By Laurie Higgins, Director of IFI's DSA | Illinois Family Institute
There is much to ruminate about following the publication of a study
that compared the sexual behavior of teens who took virginity pledges
with that of teens who did not. The study by Janet Rosenbaum appeared in the Jan. 2009 issue of Pediatrics
and received widespread coverage by the mainstream media. The study
showed that teens who make "virginity pledges" are no more likely to
remain virgins until marriage than teens with similar religious views
who do not make pledges. Moreover, those who make pledges are less
likely to use condoms when they finally choose to have premarital sex.
The gleeful, smug announcement of these findings by all too many
comprehensive sex ed proponents is troubling. Their responses suggest
that they are more concerned about winning the battle to get ever more
provocative and graphic sexual information into the heads and hearts of
teens than they are with the disturbing information that fully 50% of
our youth are sexually active by the time they are 21 years old.
Comprehensive sex ed proponents say that since abstinence pledges don't
work and abstinence pledges are a central part of many abstinence sex
ed programs, then abstinence programs don't work. But is that too broad
a claim? Might it just be that one element of the abstinence
program--the virginity pledges--doesn't work? Is the apparent failure
of that one element sufficient to abandon all abstinence programs?
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Executive director of the National Abstinence Education Association, Valerie Huber explains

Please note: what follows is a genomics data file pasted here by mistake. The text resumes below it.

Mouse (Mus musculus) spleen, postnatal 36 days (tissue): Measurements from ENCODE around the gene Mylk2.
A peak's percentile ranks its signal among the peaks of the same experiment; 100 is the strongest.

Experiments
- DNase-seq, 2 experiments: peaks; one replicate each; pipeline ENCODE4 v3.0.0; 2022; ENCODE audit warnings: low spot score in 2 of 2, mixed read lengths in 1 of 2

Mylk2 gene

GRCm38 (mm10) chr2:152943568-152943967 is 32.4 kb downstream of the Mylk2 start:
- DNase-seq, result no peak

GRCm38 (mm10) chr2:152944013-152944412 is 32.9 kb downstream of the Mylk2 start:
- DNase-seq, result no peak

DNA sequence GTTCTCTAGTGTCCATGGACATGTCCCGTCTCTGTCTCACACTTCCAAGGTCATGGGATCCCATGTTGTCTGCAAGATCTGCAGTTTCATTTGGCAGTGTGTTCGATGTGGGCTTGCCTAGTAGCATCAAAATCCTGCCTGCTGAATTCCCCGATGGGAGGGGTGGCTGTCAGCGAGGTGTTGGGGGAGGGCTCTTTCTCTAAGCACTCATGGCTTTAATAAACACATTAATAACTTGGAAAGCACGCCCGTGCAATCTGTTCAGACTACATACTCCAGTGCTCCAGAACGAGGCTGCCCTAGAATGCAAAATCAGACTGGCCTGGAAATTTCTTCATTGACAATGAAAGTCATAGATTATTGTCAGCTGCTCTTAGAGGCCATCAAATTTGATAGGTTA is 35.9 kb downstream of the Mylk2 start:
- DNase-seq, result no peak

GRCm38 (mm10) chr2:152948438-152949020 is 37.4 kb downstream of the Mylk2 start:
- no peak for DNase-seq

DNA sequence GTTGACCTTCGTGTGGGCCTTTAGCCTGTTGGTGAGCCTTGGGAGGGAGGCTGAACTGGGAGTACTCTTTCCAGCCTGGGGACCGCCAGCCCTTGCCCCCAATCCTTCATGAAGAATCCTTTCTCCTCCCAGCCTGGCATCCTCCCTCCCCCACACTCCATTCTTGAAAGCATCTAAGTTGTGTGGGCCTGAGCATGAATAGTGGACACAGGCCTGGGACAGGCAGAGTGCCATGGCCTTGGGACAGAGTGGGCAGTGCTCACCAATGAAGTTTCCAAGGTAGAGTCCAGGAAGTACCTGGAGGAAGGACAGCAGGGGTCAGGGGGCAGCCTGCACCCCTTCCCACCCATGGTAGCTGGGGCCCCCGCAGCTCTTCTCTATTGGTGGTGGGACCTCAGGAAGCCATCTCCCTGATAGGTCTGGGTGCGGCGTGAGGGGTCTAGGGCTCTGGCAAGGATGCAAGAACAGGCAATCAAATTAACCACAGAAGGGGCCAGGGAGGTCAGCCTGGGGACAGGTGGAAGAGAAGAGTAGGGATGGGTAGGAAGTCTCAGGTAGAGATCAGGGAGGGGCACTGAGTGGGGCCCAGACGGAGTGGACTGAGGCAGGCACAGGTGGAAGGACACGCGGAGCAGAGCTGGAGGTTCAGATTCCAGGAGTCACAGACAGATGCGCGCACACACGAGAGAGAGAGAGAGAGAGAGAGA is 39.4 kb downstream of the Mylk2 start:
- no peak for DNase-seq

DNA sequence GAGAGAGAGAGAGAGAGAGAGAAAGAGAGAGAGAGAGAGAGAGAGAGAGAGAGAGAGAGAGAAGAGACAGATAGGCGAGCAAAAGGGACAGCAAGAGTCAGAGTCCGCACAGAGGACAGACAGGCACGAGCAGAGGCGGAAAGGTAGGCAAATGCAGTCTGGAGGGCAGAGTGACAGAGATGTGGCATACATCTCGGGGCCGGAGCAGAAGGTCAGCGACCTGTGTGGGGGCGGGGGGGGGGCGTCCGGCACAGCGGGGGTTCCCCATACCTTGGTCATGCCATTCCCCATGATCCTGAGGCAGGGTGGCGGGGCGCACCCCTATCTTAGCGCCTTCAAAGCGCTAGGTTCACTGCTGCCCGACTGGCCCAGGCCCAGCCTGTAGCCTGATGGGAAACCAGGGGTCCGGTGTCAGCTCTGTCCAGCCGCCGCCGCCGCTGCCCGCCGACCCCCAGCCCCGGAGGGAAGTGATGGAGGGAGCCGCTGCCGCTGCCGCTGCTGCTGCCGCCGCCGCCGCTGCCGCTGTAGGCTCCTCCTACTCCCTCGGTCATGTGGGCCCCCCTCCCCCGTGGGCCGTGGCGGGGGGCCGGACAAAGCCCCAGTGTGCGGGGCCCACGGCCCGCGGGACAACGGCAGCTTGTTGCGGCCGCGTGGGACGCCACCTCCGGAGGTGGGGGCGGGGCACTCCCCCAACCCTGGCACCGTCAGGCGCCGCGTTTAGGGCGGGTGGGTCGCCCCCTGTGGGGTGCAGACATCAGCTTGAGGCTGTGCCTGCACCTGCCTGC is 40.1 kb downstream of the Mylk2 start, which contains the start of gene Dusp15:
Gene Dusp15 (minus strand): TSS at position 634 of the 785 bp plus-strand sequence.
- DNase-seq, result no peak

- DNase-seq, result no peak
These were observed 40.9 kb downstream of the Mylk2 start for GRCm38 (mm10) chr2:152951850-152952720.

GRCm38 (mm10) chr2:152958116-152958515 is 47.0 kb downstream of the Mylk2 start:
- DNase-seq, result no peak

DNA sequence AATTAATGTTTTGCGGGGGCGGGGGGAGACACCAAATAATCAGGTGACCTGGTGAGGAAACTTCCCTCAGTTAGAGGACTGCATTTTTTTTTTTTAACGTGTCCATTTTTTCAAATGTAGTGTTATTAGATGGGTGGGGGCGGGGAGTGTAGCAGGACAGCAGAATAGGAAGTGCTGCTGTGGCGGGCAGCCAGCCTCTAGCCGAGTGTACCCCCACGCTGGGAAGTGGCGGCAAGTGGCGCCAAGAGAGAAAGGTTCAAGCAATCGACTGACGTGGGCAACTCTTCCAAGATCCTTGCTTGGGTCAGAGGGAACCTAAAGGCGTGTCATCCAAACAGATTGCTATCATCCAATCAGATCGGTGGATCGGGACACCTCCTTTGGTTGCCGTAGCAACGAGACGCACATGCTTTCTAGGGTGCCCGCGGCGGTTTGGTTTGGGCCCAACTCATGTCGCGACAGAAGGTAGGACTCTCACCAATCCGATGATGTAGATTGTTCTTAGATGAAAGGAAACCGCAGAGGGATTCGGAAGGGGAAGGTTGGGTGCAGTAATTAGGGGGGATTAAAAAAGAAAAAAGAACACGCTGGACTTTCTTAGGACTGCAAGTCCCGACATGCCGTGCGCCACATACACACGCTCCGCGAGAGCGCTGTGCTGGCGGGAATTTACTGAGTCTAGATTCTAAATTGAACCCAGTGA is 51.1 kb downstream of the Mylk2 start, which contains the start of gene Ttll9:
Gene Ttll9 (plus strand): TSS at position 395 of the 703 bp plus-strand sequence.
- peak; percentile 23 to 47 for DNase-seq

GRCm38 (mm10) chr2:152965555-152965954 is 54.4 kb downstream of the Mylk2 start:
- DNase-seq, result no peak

that "The author inaccurately equates the holistic breadth of an
abstinence education program to the one-time event of a virginity
pledge. A pledge and an abstinence program are not synonymous."
What I have not yet been able to ascertain is whether the 932 students
Janet E. Rosenbaum studied had been in comprehensive or
abstinence-based sex ed classes. If they were all in comprehensive sex
ed classes, then the failure of the virginity pledges could hardly be
attributed to abstinence education.
A Washington Post article
quoted a Johns Hopkins obstetrician and gynecologist who said "It is
time to stop spending money on these useless (abstinence) programs and
funnel it into safer-sex counseling." But before we abandon abstinence
education, ought we not ascertain whether it was the abstinence
education that failed or the virginity pledges that failed?
What somehow got lost in the media-hype surrounding the release of this study's findings
is that it also showed that "teens who take virginity pledges do delay
sexual activity until an average age of 21 (compared to about age 17
for the average American teen)." If abstinence education as a whole is
pilloried because of the apparent failure of virginity pledges,
shouldn't abstinence education as whole be cheered--and supported--for
its apparent success in delaying first sexual experience by four years?
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Another interesting fact from the Rosenbaum study,
rarely reported by the mainstream media, is that "non-pledgers,"
meaning those who did not take virginity pledges were "2.31%" more
likely to have "been paid for sex" than those who took virginity
pledges. Make of that what you will.
abstinence programs use the Rosenbaum study, which focused solely on